Mars and Its Rival

By Dennis Mammana

January 16, 2020 4 min read

Week of Jan. 19-25, 2020

If you're like most folks, you don't like to rise before the sun to head out into the cold winter air and gaze skyward. But this week, you must, for a historically significant sight is waiting there for you to enjoy.

As dawn is breaking this week, take a look low toward the southeastern sky. There you will see two fairly bright reddish-orange "stars." One — the fainter of the two — is the planet Mars. The brighter is the star Antares.

Its reddish tinge certainly caught the attention of ancient stargazers who recognized its similarity to Mars. The only difference they could tell was that Mars drifted around the sky, while Antares appeared constantly fixed to the constellation Scorpius, the scorpion.

Scorpius is one of the oldest of the Egyptian hieroglyphics and appears in inscriptions predating the third millennium B.C. In ancient China, the figure was seen not as a scorpion but as a major portion of the large and regal figure of the Azure Dragon, or Dragon of the East, and in ancient Greek and Roman mythology, Scorpius represents the scorpion whose sting caused the death of Orion.

But it was on those rare occasions when Mars passed this constellation that the ancients noted the resemblance of Mars and Antares, and it was this observation that led them to name the star Antares, which means "rival of Mars."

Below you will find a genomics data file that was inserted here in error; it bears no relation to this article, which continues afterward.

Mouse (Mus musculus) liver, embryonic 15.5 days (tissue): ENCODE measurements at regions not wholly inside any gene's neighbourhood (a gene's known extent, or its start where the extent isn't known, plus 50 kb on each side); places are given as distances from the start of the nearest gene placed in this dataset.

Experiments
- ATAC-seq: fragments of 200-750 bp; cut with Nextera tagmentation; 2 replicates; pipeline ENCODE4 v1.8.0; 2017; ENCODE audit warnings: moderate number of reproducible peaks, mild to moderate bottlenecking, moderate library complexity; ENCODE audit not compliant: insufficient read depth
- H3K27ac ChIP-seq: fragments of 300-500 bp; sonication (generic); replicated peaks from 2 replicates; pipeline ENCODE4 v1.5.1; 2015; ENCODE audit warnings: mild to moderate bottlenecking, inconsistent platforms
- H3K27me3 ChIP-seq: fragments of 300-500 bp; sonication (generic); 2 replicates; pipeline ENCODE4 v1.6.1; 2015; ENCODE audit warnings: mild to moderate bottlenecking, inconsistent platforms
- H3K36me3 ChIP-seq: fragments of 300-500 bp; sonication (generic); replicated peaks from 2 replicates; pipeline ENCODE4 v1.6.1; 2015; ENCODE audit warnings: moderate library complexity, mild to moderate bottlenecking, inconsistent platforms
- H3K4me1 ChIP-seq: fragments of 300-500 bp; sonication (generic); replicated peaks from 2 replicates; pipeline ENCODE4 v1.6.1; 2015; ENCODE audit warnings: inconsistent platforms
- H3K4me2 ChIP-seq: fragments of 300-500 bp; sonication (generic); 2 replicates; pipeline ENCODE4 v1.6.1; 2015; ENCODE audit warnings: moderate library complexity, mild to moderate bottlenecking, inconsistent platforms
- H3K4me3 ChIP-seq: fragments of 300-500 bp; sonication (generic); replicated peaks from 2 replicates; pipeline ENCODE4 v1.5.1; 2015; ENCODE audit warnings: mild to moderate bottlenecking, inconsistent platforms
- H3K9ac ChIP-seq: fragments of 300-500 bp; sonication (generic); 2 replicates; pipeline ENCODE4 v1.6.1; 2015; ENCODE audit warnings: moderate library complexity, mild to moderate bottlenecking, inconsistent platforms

For all their similarities in appearance, these two celestial bodies could not be more different. Mars is a solid world not unlike the Earth, but it's only about half of Earth's diameter and surrounded by a very thin atmosphere. It appears to our eyes to glow reddish-orange because sunlight reflects off its rust-colored surface.

Antares, on the other hand, is a star that produces its own energy and is one of the largest in existence. This red supergiant's diameter is so great that if we were to bring the star to our solar system and replace the sun with its giant red orb, its atmosphere would completely engulf the orbits of the planets Mercury, Venus and Earth — and, quite possibly, Mars.

Mars and Antares are significantly different distances from us as well. Mars currently lies about 189.4 million miles from us, while Antares lies at a distance of about 3,500 trillion miles away — so far that the light we see from it began its journey in our direction around the start of the fifteenth century!

Since Mars doesn't often appear close enough to Antares for us to compare the two, when opportunities like this arise, well, so must we!

Each morning over the next week or so, you'll see Mars appear in a slightly different position relative to Antares as it drifts in its orbit in front of the stars of Scorpius. On Jan. 18, Mars will appear to the upper left of Antares at dawn, its closest approach during this visit. If you have trouble finding it, don't worry. On the morning of Jan. 20, the thin crescent moon will join the scene and will appear just above the red planet.

Check out this pair and you'll understand exactly why the ancients viewed them as celestial rivals!

Visit Dennis Mammana at To read features by other Creators Syndicate writers and cartoonists, visit the Creators Syndicate website at

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